The ONLY way this would work would be to have sidewalks in dominion park and crossing guards at the busy intersections.
    STILL yahoo maps calls this more than 1.5 miles from my house.

    For those of you that are sceptics about the distance. The streets are englehardt, vosburgh and the back section of miranda drive (near the pool) that are more than 1.5 miles from the school. PLEASE before calling us lazy parents...plug these house numbers into yahoo and see for yourself. Go for a 3 mile walk yourself and time how long it takes...add a child carrying a backpack with you for the first 1.7 miles, and tell me that YOU have that kind of time every single day.

  • JAT Aug 27, 2008

    I'll repeat it till it sinks again- it's not about the fact they have to walk. It's about SAFETY. No parent should want his or her child to have to walk a mile along Leesville Road. It was CRAZY this morning, though the WRAL truck didn't help any I suppose. What's going to happen is all the parents are going to drive their kid to school resulting in the worlds longest carpool line and other people (including teachers) won't be able to get to work.

  • colliedave Aug 26, 2008

    Have the kids walk and aggressively monitor the speed in the area.

  • jse830fcnawa030klgmvnnaw+ Aug 26, 2008

    And you wonder why we have an obesity problem with our kids??? It is because of parents like these who are too lazy to walk to school with their kids, which would have been the best way to deal with this so-called "safety" problem. Instead, they shoot their jaws and complain. 1.5 miles: I can walk to and from school in less than 30-45 minutes round-trip. I can afford the time and energy to walk my kid to school, why can't these lazy adults. What a joke!

  • ShareTheRoad Aug 26, 2008

    part 2 to my rant, lol:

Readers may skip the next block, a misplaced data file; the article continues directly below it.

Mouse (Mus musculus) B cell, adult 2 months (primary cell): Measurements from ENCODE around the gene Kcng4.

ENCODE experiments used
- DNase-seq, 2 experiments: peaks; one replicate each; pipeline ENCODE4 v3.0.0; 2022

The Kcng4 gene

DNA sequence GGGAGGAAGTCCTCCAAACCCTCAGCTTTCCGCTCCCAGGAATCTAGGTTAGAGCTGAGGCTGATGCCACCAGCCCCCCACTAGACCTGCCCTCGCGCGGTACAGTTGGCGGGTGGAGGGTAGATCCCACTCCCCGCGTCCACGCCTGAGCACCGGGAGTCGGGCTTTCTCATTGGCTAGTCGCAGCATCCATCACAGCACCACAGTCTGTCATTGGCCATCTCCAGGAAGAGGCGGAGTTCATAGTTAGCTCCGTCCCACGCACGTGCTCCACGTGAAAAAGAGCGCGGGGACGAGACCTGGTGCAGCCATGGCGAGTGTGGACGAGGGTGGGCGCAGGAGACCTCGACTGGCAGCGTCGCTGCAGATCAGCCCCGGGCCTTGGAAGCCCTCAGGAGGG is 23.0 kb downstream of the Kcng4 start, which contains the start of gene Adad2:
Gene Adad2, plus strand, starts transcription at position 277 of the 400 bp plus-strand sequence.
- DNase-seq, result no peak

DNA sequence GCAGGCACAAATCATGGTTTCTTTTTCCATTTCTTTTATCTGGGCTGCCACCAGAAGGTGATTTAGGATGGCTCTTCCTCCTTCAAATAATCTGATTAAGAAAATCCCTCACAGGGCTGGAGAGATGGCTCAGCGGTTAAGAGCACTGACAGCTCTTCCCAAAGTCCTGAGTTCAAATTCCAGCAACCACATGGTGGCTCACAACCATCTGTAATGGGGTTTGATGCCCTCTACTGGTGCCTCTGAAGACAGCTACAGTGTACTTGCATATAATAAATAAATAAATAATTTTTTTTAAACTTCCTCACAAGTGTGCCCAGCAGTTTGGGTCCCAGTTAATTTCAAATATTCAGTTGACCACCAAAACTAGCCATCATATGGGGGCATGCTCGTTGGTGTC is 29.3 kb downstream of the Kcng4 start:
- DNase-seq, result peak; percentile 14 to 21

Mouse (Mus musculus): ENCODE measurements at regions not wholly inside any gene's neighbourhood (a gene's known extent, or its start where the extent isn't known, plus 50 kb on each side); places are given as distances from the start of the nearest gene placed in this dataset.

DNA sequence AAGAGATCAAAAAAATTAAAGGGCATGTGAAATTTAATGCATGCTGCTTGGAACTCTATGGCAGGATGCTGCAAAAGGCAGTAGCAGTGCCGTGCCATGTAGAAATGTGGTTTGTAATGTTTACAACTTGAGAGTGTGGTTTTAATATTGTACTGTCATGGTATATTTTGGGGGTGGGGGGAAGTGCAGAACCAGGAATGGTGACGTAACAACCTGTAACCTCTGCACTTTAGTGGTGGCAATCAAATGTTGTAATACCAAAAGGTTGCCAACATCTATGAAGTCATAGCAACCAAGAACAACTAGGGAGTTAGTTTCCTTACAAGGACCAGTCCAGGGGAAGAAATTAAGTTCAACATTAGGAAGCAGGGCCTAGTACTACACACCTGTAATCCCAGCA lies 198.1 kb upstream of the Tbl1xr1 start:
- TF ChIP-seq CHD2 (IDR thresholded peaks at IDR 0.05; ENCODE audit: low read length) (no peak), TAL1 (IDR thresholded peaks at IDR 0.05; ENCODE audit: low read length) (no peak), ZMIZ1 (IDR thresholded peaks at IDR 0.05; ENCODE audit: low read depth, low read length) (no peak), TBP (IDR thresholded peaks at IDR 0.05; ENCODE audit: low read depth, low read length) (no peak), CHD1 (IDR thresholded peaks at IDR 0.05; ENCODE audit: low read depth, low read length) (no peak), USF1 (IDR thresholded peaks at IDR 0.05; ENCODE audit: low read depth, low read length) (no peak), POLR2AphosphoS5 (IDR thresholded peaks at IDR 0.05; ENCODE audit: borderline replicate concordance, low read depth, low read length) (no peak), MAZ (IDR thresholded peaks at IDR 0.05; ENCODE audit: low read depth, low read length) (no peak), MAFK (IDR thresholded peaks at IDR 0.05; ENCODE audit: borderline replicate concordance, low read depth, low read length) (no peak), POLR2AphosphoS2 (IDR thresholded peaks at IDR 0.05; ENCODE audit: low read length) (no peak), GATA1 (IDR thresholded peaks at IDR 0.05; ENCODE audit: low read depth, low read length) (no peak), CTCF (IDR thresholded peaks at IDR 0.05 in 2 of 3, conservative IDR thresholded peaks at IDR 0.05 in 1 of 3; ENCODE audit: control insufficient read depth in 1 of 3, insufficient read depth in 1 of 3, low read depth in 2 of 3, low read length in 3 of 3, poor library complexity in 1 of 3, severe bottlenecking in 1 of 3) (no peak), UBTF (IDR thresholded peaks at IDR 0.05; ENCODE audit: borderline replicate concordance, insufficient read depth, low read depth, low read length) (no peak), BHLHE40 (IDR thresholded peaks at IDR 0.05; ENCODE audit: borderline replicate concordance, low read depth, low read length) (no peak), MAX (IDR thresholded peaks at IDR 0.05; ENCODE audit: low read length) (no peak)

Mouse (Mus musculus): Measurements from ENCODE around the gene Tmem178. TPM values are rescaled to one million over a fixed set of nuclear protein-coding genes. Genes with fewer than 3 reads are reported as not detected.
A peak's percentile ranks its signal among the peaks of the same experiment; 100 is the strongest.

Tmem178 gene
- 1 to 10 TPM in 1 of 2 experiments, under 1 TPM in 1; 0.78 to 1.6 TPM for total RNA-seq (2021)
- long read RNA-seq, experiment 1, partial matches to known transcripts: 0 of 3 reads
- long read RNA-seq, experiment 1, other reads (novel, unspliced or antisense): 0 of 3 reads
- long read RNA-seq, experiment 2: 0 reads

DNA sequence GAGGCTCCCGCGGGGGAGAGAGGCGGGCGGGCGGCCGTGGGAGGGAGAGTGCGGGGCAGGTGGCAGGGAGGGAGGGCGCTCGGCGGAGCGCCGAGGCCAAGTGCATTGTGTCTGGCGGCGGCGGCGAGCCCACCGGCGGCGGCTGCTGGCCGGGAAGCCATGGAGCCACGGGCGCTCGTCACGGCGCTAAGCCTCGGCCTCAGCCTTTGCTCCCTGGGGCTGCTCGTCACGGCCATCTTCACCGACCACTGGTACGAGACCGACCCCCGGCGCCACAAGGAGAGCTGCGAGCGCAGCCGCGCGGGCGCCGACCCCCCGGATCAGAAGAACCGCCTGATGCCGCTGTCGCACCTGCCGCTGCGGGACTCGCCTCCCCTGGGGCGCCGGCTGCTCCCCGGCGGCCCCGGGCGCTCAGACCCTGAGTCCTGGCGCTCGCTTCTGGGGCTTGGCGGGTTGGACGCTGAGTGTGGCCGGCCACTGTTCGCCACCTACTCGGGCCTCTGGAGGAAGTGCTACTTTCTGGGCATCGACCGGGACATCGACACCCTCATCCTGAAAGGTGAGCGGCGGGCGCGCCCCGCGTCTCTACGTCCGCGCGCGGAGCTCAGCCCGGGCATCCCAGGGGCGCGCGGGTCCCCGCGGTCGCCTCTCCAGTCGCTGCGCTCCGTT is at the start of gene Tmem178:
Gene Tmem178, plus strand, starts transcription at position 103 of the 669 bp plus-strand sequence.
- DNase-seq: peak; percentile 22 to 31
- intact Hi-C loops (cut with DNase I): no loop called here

The neighbor pointed out that my son could ride the bus to school as well. He said that if there was ever a situation where I wasn't home and coulnd't pick him up from school, I could call the school and let them know, and have them put him on the bus to come home. I said, ya, thats great and then what? He gets off at an empty house and goes in to make a sandwich??

    Seriously....I'm completely angry about this. I'm glad that the neighbor thinks its great to catch a bus for a 5 minute walk or 30 second ride to school, but I find it to be a complete waste of tax dollars. I seem to remember getting some letter in the mail asking if I'd like to have my kid sent to one of the other area schools because Wendell Elementary scored poorly on the No Child Left Behind stuff...maybe we could use some of these ridiculous bus ride funds to increase teacher effectiveness in the classrooms? >=o(

  • ShareTheRoad Aug 26, 2008

    How is it that kids out there have to live further than 1.5miles from school to get a bus ride, but kids at Wendell Elementary can live less than half a mile and get a bus ride?

    I commented on a busing blog yesterday about this and I'm still fuming. I live .6 miles from Wendell Elementary. I was shocked to see the girl across the road from me getting off the bus. I checked with her dad and yes, she does attend Wendell Elementary. He said that all our kids can get a bus ride to school, and was glad because 'that's our tax dollars at work. We're PAYING for that.' He then showed me the route, which has three stops before letting off on our street. The first stop is at 35 N Buffalo St. It is literally 2/10ths of a mile from the school. You can SEE the school from their yard.

    Seriously...who do we need to voice our concerns to? I dont want to just be mad...I'd like to be proactive. This is ridiculous!!!